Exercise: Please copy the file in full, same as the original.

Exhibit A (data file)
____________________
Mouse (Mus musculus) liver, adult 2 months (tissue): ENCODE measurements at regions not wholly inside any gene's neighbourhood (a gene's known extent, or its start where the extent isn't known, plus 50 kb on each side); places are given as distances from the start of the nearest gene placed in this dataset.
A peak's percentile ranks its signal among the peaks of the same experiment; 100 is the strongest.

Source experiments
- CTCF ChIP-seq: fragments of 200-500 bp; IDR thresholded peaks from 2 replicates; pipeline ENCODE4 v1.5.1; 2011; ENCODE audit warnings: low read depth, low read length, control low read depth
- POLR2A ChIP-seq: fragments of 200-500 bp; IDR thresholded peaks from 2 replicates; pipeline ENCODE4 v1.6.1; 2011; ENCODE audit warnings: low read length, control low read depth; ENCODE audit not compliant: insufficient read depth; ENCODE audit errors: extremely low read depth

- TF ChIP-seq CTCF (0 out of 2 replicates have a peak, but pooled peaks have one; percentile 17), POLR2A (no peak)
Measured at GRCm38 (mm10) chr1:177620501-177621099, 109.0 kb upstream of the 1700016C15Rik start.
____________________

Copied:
Mouse (Mus musculus) liver, adult 2 months (tissue): ENCODE measurements at regions not wholly inside any gene's neighbourhood (a gene's known extent, or its start where the extent isn't known, plus 50 kb on each side); places are given as distances from the start of the nearest gene placed in this dataset.
A peak's percentile ranks its signal among the peaks of the same experiment; 100 is the strongest.

Source experiments
- CTCF ChIP-seq: fragments of 200-500 bp; IDR thresholded peaks from 2 replicates; pipeline ENCODE4 v1.5.1; 2011; ENCODE audit warnings: low read depth, low read length, control low read depth
- POLR2A ChIP-seq: fragments of 200-500 bp; IDR thresholded peaks from 2 replicates; pipeline ENCODE4 v1.6.1; 2011; ENCODE audit warnings: low read length, control low read depth; ENCODE audit not compliant: insufficient read depth; ENCODE audit errors: extremely low read depth

- TF ChIP-seq CTCF (0 out of 2 replicates have a peak, but pooled peaks have one; percentile 17), POLR2A (no peak)
Measured at GRCm38 (mm10) chr1:177620501-177621099, 109.0 kb upstream of the 1700016C15Rik start.